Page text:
Author Topic: Yeast starter time question  (Read 7856 times)

Offline jmitchell3

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Yeast starter time question
« on: October 04, 2014, 05:52:33 PM »
hello!  I began doing yeast starters and givjng them 24 hours on a sturplate, and removing them to let things settle at the beginning of my brew session.  For the last few batches ive taken to 24 hours on the stirplate, then another 24 or so sitting out at room temp, then cooling, decanting, and pitching, 

Is there a right amount of time for starters?  I find that wlp002 especially seems to floc into clumps making my starter resemble eggdrop soup after about 14 hours....does this mean the starter fermentation is done at this point and ready for pitching?  For other yeasts, especially abbey yeasts, the dont floc or clump like that and it does take some time for the yeast to settle out before decanting and pitching...

Thank you!

Offline Stevie

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Yeast starter time question
« Reply #1 on: October 04, 2014, 07:13:58 PM »
I let my starters spin until bubbles stop coming to the top. This can be as little as 18 hours or as much as 48.

I then crash allowing it to drop clear. This can be as fast as 12 hours (wlp002 and wy1968 ) or 4+ days (wy2565). Others fall somewhere in the middle.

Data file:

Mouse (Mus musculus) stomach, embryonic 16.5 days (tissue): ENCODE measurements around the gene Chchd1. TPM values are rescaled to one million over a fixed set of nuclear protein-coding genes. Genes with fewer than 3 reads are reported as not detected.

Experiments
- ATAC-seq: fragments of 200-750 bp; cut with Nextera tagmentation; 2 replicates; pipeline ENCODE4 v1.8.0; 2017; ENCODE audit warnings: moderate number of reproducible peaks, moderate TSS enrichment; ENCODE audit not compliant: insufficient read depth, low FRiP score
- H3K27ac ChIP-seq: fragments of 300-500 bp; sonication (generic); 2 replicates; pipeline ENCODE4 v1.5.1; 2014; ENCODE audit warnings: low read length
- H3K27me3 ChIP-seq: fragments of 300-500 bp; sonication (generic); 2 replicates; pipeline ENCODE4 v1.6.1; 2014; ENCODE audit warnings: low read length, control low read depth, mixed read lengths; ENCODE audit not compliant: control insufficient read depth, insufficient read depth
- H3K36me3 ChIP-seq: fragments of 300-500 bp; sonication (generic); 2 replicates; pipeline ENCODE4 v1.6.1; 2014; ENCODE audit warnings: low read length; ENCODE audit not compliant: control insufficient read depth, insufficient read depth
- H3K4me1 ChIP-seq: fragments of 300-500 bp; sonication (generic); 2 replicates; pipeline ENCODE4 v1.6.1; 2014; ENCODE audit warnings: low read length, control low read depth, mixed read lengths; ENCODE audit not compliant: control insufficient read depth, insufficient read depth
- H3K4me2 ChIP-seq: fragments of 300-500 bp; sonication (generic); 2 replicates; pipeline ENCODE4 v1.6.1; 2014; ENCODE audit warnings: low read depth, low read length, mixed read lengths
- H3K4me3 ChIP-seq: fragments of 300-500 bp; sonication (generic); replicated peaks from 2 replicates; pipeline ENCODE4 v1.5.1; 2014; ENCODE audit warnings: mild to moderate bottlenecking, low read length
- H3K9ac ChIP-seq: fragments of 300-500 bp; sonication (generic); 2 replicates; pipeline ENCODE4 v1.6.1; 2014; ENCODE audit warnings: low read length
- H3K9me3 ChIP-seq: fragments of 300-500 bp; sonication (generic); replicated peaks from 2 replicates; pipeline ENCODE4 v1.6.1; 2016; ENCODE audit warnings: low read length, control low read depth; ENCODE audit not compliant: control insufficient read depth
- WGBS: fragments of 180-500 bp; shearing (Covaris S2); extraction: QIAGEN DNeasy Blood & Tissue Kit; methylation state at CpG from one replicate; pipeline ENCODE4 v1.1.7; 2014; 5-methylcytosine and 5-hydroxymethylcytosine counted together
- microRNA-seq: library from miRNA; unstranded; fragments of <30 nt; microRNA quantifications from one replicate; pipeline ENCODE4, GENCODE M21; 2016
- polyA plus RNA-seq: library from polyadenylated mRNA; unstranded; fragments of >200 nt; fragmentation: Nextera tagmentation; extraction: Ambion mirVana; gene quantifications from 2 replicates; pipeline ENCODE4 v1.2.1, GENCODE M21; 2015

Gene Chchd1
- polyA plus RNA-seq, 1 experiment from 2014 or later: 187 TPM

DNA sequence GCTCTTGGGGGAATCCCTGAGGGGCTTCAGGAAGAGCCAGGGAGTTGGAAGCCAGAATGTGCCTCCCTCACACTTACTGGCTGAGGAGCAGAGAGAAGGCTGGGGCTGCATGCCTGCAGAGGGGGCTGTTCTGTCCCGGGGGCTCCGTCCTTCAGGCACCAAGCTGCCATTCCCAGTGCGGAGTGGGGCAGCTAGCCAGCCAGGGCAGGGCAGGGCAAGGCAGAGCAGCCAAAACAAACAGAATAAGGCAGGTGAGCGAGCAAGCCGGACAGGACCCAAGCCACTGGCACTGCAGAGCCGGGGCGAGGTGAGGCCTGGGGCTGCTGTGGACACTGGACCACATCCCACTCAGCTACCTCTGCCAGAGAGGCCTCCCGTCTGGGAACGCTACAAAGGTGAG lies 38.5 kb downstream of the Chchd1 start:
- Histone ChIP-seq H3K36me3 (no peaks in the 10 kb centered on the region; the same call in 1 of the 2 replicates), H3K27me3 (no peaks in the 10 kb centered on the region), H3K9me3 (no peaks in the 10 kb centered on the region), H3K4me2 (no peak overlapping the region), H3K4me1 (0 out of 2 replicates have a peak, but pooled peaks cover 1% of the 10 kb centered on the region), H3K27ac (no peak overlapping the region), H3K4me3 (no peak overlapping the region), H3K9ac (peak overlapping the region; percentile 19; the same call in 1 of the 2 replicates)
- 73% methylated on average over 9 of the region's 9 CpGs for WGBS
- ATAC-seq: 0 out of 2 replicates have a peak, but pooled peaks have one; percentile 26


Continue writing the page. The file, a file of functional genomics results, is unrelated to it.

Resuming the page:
Not sure if leaving it at room temp off of the stirplate is doing any good. Can't hurt.

Offline brewinhard

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Re: Yeast starter time question
« Reply #2 on: October 04, 2014, 07:22:37 PM »
Usually 24-36 hrs is a good time on the stir plate to allow fermentation to finish up.  After that I take it off the stir plate and cold crash it at least overnight before pulling it out of the fridge towards the end of the brew day and allowing it to slightly warm up before pitching into warmer wort. 

I do think that the above time on the stir plate will vary depending on the freshness of your yeast, the strain, and its vitality (health).  The more you use a stir plate, the more accustomed you will get to necessary times needed for the starter to complete. 

Offline Henielma

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Re: Yeast starter time question
« Reply #3 on: October 06, 2014, 06:03:49 PM »